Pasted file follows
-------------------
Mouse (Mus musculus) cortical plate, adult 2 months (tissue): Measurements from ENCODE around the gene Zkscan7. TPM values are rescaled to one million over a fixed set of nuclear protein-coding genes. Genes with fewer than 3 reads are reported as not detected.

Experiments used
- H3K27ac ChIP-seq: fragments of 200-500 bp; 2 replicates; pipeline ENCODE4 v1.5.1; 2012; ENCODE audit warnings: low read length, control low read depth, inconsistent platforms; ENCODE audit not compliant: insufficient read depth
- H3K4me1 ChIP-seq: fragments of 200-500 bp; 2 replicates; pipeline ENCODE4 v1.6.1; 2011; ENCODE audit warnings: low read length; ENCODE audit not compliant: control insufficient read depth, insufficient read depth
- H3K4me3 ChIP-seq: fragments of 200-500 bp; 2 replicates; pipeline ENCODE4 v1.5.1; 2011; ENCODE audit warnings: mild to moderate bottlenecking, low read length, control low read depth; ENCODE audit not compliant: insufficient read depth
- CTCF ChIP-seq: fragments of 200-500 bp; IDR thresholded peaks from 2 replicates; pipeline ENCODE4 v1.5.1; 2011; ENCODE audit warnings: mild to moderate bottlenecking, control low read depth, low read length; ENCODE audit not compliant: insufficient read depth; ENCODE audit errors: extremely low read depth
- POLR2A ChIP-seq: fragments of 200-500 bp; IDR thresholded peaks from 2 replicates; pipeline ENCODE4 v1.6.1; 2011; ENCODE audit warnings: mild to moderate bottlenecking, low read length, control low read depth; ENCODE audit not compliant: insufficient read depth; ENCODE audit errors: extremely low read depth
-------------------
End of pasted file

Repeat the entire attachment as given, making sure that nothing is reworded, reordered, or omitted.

Mouse (Mus musculus) cortical plate, adult 2 months (tissue): Measurements from ENCODE around the gene Zkscan7. TPM values are rescaled to one million over a fixed set of nuclear protein-coding genes. Genes with fewer than 3 reads are reported as not detected.

Experiments used
- H3K27ac ChIP-seq: fragments of 200-500 bp; 2 replicates; pipeline ENCODE4 v1.5.1; 2012; ENCODE audit warnings: low read length, control low read depth, inconsistent platforms; ENCODE audit not compliant: insufficient read depth
- H3K4me1 ChIP-seq: fragments of 200-500 bp; 2 replicates; pipeline ENCODE4 v1.6.1; 2011; ENCODE audit warnings: low read length; ENCODE audit not compliant: control insufficient read depth, insufficient read depth
- H3K4me3 ChIP-seq: fragments of 200-500 bp; 2 replicates; pipeline ENCODE4 v1.5.1; 2011; ENCODE audit warnings: mild to moderate bottlenecking, low read length, control low read depth; ENCODE audit not compliant: insufficient read depth
- CTCF ChIP-seq: fragments of 200-500 bp; IDR thresholded peaks from 2 replicates; pipeline ENCODE4 v1.5.1; 2011; ENCODE audit warnings: mild to moderate bottlenecking, control low read depth, low read length; ENCODE audit not compliant: insufficient read depth; ENCODE audit errors: extremely low read depth
- POLR2A ChIP-seq: fragments of 200-500 bp; IDR thresholded peaks from 2 replicates; pipeline ENCODE4 v1.6.1; 2011; ENCODE audit warnings: mild to moderate bottlenecking, low read length, control low read depth; ENCODE audit not compliant: insufficient read depth; ENCODE audit errors: extremely low read depth